game of Thrones Fans had many issues with the show’s final season, and one of their most vehement criticisms was related to a technical issue rather than plot concerns: viewers complained that they couldn’t see the action during the Battle of Winterfell because the episode was only “too dark.” Now, more than three years after the episode aired, HBO is offering a new way to stream the show that might help.
HBO Max users worldwide can now stream all eight seasons of game of Thrones in 4K resolution with HDR color – both Dolby Vision and HDR10 – and Dolby Atmos surround sound, HBO announced Monday. These modern video and audio formats represent the pinnacle when it comes to the home theater experience.
house of the dragonThe first game of Thrones Spinoff series will also be able to stream in these formats when they premiere on Aug. 21, HBO said.
This is an important milestone for the company. game of Thrones is the first HBO series to support these cutting-edge formats, and house of the dragon will be the first to debut with this support. That will put the nearly 50-year-old cable TV network on par with the likes of Netflix, Disney Plus, Amazon Video, and Hulu, all of which have offered programming in 4K HDR for years. (HBO Max will support these formats in late 2020 with the premiere of Wonder Woman 1984but as of Monday, the service’s 4K catalog was limited to movies, not TV series — and only about 30 of them.)
There are some caveats here. For one, only customers who subscribe to HBO Max’s ad-free tier — which costs 50% more than the ad-carrying version of the service — can stream content in 4K. (This type of feature gating isn’t exclusive to HBO Max; 4K streaming is only available on the most expensive Netflix plan.)
While HBO Max is accessible on a variety of devices, not all support 4K. The HBO Max help page lists the Xbox One S, Xbox One X, Xbox Series S, and Xbox Series X as 4K-capable platforms, but doesn’t mention the PlayStation 4 Pro or PlayStation 5 – which is odd given the PS5 app has been reporting reportedly updated with 4K support in mid-June. I loaded a sequence of game of Thrones on my PS5 and it didn’t seem to play in 4K or HDR10. (Unlike Xbox devices, PlayStation consoles don’t support Dolby Atmos or Dolby Vision.) We’ve contacted HBO for clarification and will update this article with any information we receive.
I can’t stress enough how much you get to watch game of Thrones in these new formats depends on your setup. This was the only way I could play the show in 4K with Dolby Vision HDR and Dolby Atmos sound was created using the HBO Max app on my LG C1 TV. When I tried to use the app on my Chromecast with Google TV, I got 4K but in HDR10 and not Dolby Vision, albeit with Atmos. Casting HBO Max from my phone to the Chromecast, I got 4K and Dolby Vision, but Dolby Digital Plus sound instead of Atmos. And despite the information on the HBO Max help page, the HBO Max app produced my Xbox One X 4K HDR10 video with Dolby Digital Plus. (All these apps/devices are said to support 4K, Dolby Vision and Dolby Atmos.)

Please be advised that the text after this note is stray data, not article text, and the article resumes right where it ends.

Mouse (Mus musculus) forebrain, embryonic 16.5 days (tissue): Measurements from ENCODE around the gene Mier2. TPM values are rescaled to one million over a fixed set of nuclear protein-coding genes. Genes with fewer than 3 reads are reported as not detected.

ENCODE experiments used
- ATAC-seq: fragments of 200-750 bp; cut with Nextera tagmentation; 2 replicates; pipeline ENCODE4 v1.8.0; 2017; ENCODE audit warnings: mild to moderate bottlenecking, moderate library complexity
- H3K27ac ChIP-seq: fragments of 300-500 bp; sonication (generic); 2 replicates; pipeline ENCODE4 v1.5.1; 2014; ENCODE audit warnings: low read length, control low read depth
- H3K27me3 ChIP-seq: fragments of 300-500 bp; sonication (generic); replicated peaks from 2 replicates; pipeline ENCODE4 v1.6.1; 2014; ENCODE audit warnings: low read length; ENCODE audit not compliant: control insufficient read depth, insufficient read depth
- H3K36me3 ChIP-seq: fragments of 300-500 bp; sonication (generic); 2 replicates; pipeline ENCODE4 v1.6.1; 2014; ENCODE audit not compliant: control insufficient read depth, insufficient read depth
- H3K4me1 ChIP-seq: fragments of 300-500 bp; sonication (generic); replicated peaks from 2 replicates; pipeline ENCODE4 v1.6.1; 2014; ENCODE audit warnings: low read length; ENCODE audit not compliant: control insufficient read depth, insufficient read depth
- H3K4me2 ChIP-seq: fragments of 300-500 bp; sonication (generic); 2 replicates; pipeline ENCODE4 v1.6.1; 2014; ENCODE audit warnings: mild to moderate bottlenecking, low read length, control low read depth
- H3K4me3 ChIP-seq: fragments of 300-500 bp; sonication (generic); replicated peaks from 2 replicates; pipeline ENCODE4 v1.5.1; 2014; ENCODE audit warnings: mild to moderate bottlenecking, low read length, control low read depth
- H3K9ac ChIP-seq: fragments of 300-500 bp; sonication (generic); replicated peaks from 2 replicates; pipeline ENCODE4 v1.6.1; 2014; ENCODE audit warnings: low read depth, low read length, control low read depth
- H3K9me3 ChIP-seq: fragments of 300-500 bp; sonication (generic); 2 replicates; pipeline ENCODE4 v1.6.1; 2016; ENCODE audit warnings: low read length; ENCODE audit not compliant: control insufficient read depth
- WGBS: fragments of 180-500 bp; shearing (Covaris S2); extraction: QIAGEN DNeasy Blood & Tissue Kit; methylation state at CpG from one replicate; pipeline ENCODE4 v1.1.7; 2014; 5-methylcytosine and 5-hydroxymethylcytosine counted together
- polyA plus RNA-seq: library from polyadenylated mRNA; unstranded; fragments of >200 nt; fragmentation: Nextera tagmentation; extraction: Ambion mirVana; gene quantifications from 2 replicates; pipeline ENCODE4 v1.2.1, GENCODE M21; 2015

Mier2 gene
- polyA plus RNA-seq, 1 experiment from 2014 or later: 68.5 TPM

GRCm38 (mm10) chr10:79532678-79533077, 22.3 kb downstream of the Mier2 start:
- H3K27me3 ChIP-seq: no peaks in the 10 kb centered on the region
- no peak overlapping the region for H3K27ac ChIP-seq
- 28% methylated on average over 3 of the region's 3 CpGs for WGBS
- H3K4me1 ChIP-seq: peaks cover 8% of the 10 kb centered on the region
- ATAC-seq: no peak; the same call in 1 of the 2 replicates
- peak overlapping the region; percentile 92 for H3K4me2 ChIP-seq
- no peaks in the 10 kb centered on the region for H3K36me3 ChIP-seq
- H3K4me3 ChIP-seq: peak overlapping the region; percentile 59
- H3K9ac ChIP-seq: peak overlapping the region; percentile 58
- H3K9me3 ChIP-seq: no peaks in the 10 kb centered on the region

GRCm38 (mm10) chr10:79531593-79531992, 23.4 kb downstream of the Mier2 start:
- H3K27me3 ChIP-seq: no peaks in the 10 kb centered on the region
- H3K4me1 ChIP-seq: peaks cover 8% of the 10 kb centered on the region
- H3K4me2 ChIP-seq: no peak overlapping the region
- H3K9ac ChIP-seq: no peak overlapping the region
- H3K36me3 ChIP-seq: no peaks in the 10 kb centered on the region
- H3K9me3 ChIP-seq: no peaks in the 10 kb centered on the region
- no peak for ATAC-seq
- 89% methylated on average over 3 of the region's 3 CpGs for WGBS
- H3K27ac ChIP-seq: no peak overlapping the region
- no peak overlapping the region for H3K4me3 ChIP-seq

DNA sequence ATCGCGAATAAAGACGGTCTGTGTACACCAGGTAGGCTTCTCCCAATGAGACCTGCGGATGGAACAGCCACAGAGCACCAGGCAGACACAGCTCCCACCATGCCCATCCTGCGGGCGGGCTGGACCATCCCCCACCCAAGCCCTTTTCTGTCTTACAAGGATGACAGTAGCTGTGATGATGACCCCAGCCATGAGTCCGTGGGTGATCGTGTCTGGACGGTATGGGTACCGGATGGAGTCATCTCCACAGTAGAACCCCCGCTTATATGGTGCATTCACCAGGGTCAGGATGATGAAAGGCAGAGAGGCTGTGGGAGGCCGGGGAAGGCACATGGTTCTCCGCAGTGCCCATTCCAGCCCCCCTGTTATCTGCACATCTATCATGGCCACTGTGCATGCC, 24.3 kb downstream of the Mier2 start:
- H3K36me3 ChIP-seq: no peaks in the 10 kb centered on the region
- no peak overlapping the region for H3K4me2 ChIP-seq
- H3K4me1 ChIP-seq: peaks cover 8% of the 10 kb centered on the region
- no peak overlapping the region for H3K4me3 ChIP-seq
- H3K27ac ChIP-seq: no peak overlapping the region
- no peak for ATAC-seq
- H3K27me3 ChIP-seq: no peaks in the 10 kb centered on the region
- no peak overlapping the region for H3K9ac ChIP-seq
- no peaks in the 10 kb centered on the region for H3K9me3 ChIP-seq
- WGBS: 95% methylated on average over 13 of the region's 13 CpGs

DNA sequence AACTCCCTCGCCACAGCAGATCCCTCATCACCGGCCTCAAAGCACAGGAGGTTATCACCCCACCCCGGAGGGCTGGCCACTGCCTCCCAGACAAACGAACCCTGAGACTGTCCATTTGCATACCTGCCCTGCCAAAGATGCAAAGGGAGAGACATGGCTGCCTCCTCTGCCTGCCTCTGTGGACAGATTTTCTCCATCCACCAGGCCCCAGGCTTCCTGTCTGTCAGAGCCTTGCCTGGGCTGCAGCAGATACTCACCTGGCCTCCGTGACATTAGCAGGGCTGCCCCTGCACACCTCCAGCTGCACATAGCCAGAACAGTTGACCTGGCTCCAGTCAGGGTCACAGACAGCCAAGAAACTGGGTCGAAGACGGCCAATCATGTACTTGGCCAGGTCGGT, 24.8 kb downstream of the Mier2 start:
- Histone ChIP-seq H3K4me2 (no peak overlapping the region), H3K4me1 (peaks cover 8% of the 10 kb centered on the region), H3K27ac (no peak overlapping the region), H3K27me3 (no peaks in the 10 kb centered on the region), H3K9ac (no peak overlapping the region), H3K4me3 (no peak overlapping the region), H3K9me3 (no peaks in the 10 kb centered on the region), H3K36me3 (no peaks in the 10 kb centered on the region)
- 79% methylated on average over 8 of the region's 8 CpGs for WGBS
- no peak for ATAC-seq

Assuming you can stream successfully game of Thrones In 4K HDR at home, it might be worth loading up “The Long Night” – the infamous episode that was “too dark” – to see if you have a better viewing experience than it did in April 2019. Watch those now Show on in 4K HDR via HBO Max is not yet possible absolutely best possible experience; To get that, you would need to pick up a copy of game of Thrones to 4K Blu-ray which would offer higher video quality. But the new streaming option offers a significant upgrade over the standard HBO Max experience, which is 1080p resolution with Dolby Digital Plus 5.1 audio.
days after game of Thrones When the finale aired, Polygon ran a lengthy article in which I explored why The Long Night looked so rough. The explanation lay in a confluence of several factors, including the filmmakers’ creative vision and how they encountered the limitations of broadcast television and streaming video technology. You can read the story for more – like a a lot of more – details, but a main problem was the lack of HDR.
One of the main advantages HDR offers over standard dynamic range is a wider color gamut, which greatly reduces a problem known as banding, where smooth gradations of color are broken up into different, well, bands. In fact, I noticed a lot less banding (and a lot less pixelation) when I watched The Long Night in 4K Dolby Vision. I still felt like I had to keep the room dark to have the best chance of seeing everything, but in this case I was finally able to see the action, unhindered by video compression issues.
In the above article, I said that HDR “has the potential to be the most impactful advancement in television technology since the advent of HD resolution and digital television [2000s]’ while lamenting that ‘it hasn’t achieved widespread adoption either on the content side or on the consumer side.’ I also said in a hopeful note at the end of the article that “a lot can change in a relatively short amount of time”. And I’ve outlined a way forward for HBO:
Now, HBO could start mastering its content in 4K HDR like Netflix does with its live-action originals. That would allow the company to broadcast the existing 1080i version with standard dynamic range game of Thrones via the HBO linear television channel and delivering a 4K HDR feed to streaming viewers via HBO Go/Now.
That was in spring 2019. Now, in summer 2022, HBO will do just that house of the dragon. The long-awaited future is here.
https://www.polygon.com/23287801/game-of-thrones-house-of-the-dragon-4k-hdr-hbo-max-dolby-atmos-vision Game of Thrones is now streaming in 4K HDR on HBO Max